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March 1, 2008
Vol. 50
No. 3

Rebuilding Schools in the Big Easy

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      The urge to look for a silver lining in a storm cloud is a uniquely human trait, and nowhere is that characteristic more evident than in New Orleans, La., where residents are working together to rebuild the city. ASCD is returning to New Orleans, March 15–17, for our 2008 Annual Conference and Exhibit Show. This year's conference, "Reinventing Schools: Courageous Leadership for Positive Change," marks a new beginning for not just New Orleans, but all schools across the nation.
      In New Orleans, there is certainly hope for the future. Despite the devastation wrought by Hurricane Katrina, New Orleans educators expect to fully restore their schools and help students achieve at levels greater than those attained before the hurricane.
      Paul Vallas, the superintendent of the New Orleans Recovery School District, is leading the effort to rebuild and revitalize schools. Credited with turning around the Chicago and Philadelphia school districts, Vallas is determined to add New Orleans to his list of successes. The children, he states, deserve no less.
      Q: You became superintendent of the New Orleans Recovery School District in June 2007. What achievements have been made?
      A: We've been busy, and we're pleased with our progress. We've opened 22 new schools in the district, including our approved charter schools, with space for about 10,000 kids. This was a facilities challenge because we were determined to modernize all the classrooms in each of our schools. We passed the test: We painted all of the classrooms and outfitted them with modern furniture and Promethean boards (interactive whiteboards).
      We then provided resources that would bolster student learning. We supplied students with new textbooks, and teachers received research-based curriculum instructional models and guides. Additionally, every high school student and each teacher was issued a laptop computer.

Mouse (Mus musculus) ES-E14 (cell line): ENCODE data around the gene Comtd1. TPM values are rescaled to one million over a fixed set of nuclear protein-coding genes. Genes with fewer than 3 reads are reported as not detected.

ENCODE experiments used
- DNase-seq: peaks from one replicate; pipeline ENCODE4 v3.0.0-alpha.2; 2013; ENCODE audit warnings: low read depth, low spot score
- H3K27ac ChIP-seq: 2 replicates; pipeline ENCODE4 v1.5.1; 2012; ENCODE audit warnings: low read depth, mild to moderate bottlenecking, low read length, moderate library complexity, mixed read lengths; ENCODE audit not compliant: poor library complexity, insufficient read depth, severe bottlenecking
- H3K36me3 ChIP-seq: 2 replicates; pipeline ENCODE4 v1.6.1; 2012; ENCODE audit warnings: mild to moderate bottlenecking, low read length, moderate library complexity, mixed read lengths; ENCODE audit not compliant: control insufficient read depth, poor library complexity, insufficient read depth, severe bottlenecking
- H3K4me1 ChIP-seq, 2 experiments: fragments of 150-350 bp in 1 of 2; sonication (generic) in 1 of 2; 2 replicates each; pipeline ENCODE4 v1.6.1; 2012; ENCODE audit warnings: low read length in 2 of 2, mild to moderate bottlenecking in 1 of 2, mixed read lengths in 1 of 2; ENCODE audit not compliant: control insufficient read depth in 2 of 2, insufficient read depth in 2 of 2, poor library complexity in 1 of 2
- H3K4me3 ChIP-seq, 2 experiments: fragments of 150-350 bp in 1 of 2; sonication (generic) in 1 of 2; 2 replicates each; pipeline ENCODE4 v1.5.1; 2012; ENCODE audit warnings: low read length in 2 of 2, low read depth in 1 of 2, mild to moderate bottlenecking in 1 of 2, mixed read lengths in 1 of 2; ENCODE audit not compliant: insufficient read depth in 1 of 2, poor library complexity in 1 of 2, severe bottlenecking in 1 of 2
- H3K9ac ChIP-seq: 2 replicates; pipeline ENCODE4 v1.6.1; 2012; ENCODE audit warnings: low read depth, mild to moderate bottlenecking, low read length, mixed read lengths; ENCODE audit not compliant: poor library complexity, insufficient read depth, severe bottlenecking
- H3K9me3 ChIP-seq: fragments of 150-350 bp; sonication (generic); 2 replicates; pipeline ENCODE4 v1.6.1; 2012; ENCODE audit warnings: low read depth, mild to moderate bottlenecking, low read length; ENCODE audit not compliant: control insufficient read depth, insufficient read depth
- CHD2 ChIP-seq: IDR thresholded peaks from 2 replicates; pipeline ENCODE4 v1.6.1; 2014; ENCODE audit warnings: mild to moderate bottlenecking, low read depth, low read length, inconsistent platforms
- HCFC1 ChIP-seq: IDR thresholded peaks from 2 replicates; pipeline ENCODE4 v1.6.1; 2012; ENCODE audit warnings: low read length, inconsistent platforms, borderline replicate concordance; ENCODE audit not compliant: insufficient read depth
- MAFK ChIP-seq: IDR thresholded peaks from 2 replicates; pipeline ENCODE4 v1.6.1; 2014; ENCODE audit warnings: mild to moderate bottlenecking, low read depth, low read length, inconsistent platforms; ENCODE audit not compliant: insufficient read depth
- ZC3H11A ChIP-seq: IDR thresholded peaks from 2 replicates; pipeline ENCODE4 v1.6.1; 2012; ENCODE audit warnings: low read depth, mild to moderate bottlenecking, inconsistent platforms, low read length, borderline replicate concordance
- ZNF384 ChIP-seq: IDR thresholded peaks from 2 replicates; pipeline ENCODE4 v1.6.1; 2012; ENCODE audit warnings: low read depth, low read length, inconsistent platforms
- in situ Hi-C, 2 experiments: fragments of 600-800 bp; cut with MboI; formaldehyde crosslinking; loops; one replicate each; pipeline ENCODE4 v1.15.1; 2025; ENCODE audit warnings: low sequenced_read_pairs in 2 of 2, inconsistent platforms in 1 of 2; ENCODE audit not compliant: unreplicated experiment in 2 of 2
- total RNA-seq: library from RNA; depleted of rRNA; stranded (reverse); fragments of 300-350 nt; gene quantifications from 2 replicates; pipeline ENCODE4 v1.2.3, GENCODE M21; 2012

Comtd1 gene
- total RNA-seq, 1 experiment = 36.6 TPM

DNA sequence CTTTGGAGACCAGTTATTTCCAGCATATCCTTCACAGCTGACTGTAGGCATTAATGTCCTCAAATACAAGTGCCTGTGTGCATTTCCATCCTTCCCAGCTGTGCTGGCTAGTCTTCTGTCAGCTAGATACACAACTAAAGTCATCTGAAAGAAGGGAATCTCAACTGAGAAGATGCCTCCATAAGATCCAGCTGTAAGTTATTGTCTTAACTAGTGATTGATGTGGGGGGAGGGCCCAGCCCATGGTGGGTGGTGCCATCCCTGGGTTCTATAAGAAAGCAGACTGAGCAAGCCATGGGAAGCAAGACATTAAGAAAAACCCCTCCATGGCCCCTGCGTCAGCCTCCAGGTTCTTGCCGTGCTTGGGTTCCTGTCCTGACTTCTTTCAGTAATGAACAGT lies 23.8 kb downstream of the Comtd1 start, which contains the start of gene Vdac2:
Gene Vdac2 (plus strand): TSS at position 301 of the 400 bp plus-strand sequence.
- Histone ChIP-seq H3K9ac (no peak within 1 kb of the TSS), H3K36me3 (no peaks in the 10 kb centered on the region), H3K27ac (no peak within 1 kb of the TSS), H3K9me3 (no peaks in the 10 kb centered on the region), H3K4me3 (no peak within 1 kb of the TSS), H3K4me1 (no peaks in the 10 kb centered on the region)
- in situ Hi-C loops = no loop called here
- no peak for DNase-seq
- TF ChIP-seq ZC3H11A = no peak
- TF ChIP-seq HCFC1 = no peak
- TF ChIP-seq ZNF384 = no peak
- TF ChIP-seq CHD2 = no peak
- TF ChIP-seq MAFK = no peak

Of course, we know that kids can't learn if they don't feel safe, so we revamped safety and security, tapping into local communities for support. For example, we are hiring several former police officers who have deep roots in our community to serve as school resource officers. In doing so, we're dramatically expanding the number of people who can counsel students and organize clubs and school-based events.
      Our goal is to help students establish trusting relationships with persons in authority, like our resource officers. If students look up to these officers, they won't want to disappoint them by behaving inappropriately—whether at school or in the community.
      Q: You instituted a smaller student-teacher ratio. Why is this a crucial part of the recovery plan in New Orleans?
      A: That's another success story. Our teacher-student ratio is less than 1 to 20 at the elementary level and less than 1 to 25 at the high school level. Why is this important? Well, in a district in which 80 percent of the students perform at a below-basic level, teachers can become overwhelmed if we don't maintain that smaller ratio.